Select Page

My name is Jessica, I am 22 years old and I have LQTS.

Throughout my childhood and adolescence, I was involved in many activities, including cheerleading, softball, and my high school’s marching band. While these activities were fun, they caused me to suffer from headaches, nausea, and sometimes temporary confusion and dizziness. Since I have no family history of SADS conditions or symptoms, physicians would consistently tell me that I was suffering from heat exhaustion and dehydration. I was told to drink water before physical activity and I was sent on my way. I never realized that these symptoms could be indicative of something more serious.

During my junior year of high school, I had a really bad cold and decided to take cold medicine (which I now know is something I should avoid). Since I was so sick, I was not paying attention to how much I was taking, and ended up taking the maximum dose one can take within a twelve-hour period. During chemistry class the next morning, I stood up to go to my lab bench, and once I got there, I fainted for the first time in my life. I was sent home and immediately was taken to my primary care provider. I was told that it was probably just a one-time thing since this was my first episode; however, we were not satisfied with this answer. We decided to go to the ER and it was a good thing we did! I was given an EKG among other tests and was sent home. At a follow up appointment, the physician said “Long QT” was noted on my EKG and we were told to see a cardiologist.  The cardiologist confirmed that I had Long QT Syndrome through EKGs, Holter monitors, and a tilt table test. Since being diagnosed, I was put on beta-blockers and have never had a second fainting episode.

The biggest challenge that comes with this diagnosis is the long list of medicines that should be avoided, including common things like Benadryl and Sudafed. As I mentioned before, every year I get really bad colds and I was told to avoid typical cold medicines, like DayQuil, by every pharmacist I talked to. Through a lot of trial and error, I learned that Mucinex (not Mucinex DM!) and cough drops work the best for my cold relief. I am so happy I found this combination because I no longer have to suffer through long colds.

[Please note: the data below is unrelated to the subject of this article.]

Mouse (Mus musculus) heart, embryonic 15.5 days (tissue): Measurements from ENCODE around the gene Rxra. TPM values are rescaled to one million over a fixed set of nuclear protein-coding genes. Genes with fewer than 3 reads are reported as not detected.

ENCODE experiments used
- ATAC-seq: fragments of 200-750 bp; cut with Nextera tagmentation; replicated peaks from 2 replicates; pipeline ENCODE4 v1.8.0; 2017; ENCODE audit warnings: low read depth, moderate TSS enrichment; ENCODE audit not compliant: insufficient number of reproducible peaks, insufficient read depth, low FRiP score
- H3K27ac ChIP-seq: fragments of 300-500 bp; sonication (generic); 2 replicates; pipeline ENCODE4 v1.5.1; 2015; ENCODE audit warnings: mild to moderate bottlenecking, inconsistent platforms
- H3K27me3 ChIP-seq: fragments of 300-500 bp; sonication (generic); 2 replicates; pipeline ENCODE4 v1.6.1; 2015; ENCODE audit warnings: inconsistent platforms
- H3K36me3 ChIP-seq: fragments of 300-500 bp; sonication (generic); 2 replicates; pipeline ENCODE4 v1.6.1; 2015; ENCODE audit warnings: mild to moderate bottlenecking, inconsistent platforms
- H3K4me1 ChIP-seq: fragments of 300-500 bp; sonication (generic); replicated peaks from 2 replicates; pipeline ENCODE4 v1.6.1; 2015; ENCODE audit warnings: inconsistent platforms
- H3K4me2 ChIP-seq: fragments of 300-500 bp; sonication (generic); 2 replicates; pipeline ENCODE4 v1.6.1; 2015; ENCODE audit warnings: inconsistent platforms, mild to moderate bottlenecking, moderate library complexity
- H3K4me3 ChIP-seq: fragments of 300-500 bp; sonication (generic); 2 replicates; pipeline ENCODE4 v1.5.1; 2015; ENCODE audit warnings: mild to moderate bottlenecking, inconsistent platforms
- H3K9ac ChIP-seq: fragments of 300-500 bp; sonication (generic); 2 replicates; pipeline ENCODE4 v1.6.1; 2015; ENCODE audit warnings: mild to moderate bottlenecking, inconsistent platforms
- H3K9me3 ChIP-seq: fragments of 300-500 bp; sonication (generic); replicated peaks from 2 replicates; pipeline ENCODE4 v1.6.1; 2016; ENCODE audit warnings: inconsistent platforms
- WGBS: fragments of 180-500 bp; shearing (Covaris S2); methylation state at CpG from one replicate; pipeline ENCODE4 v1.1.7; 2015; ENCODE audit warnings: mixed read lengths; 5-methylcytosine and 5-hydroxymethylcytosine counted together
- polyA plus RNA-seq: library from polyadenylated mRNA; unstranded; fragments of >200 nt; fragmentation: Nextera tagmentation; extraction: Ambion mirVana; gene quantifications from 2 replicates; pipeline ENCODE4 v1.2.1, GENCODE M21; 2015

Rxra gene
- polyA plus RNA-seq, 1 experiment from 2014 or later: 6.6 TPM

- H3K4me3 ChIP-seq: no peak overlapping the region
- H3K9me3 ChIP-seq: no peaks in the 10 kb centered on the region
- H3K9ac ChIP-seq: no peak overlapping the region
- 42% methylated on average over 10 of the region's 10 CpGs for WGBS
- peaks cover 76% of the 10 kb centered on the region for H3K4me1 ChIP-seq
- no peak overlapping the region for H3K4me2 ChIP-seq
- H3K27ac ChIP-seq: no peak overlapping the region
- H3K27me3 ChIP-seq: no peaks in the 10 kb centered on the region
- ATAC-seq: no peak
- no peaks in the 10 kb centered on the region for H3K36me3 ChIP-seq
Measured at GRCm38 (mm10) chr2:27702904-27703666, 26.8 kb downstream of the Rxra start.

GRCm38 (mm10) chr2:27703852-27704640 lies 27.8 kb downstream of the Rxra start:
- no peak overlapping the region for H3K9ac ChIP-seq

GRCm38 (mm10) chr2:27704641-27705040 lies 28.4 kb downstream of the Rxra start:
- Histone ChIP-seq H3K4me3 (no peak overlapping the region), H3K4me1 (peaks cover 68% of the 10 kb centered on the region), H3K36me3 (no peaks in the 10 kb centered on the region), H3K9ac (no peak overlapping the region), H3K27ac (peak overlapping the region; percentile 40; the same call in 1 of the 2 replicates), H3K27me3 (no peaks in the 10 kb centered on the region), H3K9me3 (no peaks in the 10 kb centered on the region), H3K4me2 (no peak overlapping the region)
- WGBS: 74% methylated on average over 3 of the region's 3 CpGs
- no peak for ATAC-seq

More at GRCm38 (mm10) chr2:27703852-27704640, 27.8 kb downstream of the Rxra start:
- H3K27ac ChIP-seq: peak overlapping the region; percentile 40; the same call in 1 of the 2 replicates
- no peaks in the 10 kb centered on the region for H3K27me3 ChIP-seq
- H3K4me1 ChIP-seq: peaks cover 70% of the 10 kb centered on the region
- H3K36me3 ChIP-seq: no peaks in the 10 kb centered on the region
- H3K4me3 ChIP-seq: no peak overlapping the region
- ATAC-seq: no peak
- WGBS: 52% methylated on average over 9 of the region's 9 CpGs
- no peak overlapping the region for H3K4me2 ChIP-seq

While this diagnosis came with many challenges and over the past 5 years I have learned to advocate for myself in healthcare settings. I am typically a quiet person, but I have learned to speak up when discussing treatment options with physicians. Long QT is rare and is probably not the first thing a physician thinks about when prescribing a medication. I definitely became the most annoying patient ever by asking a million questions and checking CredibleMeds every time my physician mentions a drug, but I have learned that if I don’t ask questions or check drugs, I am prescribed something that I cannot take and the pharmacist refuses to give it to me. As a future physician assistant myself, I understand that rare conditions can be forgotten about, and therefore, I have learned that if I am not annoying about my condition it will probably be overlooked. Even though I feel bad questioning their every move, all of my physicians have been extremely understanding and accommodating to make me feel safe. I definitely appreciate everything my physicians, PAs, and nurses do to ensure I am taken care of properly.